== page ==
Rachel Gutish is the longest-running WXC bike competitor still racing GNCCs full-time. The 24-year old from Terre Haute, Indiana, first started racing GNCCs at 15 years old, competing on a supermini against the other women’s pro riders. Now, after long nine years, she finally took her first pro class win at the inaugural Buckwheat 100! In addition to her exploits in the WXC class, she also won the 2020 Women’s eMTB championship for the Gear Cycles team.
GNCCRacing.com: How does it feel to finally earn your first pro class win?
Rachel Gutish: I’m obviously thrilled, but more than anything I feel an overwhelming sense of relief. I’ve been so close, so many different times, that I was really beginning to wonder if I was ever going to get a win. I’ve managed to do a lot in my career – I have an X Games medal, two ISDE metals, and a couple of national championships in Extreme Enduro. I’ve won plenty of National Enduros and EnduroCross races, but despite nine years of trying, up until last weekend I’d never won a GNCC. It took nine years to get the job done, and at this point, I’ve been in this class longer than anyone else still racing.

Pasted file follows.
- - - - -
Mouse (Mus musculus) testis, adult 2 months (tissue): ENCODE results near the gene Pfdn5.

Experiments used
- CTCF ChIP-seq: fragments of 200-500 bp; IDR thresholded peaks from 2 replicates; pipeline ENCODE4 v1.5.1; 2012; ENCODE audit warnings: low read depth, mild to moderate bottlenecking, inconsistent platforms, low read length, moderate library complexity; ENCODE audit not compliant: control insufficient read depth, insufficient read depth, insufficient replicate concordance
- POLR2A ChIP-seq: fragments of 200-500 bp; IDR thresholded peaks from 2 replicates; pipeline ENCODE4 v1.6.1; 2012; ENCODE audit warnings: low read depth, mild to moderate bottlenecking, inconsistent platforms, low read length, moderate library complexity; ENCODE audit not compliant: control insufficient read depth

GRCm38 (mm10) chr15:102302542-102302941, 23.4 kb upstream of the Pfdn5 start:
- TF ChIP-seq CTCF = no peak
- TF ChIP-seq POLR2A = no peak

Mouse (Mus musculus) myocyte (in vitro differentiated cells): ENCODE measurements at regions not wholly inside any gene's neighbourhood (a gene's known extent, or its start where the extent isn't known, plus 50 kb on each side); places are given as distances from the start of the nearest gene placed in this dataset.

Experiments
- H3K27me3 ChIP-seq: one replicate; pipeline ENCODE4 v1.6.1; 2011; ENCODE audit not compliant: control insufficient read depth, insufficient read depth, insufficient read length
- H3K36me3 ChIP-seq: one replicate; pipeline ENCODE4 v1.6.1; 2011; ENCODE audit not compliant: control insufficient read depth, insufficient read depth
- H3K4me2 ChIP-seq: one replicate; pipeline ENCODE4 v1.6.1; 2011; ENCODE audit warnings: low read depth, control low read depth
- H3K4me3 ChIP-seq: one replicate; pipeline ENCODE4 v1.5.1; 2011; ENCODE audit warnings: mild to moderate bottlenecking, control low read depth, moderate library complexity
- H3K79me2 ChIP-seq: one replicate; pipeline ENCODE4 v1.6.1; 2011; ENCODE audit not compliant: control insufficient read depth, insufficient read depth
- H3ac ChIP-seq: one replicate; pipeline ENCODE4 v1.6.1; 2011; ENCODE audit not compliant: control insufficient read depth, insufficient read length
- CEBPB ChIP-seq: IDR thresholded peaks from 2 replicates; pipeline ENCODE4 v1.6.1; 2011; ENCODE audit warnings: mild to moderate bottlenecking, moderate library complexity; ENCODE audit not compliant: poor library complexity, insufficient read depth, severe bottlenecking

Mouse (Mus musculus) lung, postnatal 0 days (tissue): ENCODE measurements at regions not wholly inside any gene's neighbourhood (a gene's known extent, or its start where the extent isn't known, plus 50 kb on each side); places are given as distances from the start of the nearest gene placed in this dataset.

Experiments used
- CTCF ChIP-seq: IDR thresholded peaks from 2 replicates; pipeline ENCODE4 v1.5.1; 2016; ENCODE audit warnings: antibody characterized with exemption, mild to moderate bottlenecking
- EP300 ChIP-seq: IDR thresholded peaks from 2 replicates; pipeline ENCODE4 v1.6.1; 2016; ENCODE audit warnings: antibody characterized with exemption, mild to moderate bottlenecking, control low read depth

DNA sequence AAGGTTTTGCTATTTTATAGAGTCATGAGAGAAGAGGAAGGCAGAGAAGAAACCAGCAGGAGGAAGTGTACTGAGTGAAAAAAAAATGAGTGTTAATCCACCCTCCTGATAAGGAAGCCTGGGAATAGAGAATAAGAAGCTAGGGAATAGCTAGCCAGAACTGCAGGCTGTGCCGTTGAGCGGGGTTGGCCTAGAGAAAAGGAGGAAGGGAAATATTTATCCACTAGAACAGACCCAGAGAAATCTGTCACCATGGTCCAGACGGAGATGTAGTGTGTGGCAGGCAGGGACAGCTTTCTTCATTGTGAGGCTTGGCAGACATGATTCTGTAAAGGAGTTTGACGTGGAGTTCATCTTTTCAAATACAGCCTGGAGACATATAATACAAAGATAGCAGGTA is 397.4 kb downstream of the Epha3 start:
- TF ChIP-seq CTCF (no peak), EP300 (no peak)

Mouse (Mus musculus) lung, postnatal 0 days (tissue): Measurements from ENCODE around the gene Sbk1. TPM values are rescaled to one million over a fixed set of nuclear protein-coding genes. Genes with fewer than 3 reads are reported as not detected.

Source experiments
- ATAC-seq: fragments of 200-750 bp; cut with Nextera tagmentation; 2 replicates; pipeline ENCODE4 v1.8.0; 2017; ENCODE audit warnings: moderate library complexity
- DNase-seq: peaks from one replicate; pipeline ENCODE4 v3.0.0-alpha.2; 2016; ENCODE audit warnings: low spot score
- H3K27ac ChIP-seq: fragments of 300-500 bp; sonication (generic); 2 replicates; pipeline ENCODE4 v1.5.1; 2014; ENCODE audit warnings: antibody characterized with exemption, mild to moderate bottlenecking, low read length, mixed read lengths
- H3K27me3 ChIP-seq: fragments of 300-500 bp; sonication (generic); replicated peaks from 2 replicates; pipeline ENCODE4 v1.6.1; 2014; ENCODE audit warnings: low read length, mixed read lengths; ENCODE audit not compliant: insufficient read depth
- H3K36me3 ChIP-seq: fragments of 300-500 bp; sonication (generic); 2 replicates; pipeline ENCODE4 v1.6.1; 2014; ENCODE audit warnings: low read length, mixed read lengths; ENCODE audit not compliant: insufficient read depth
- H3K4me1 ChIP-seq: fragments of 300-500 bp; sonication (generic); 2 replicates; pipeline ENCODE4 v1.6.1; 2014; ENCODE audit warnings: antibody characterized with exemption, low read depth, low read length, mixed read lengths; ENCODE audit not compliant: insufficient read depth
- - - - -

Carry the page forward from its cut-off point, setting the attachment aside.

Wait, you’ve been racing GNCC’s how long now?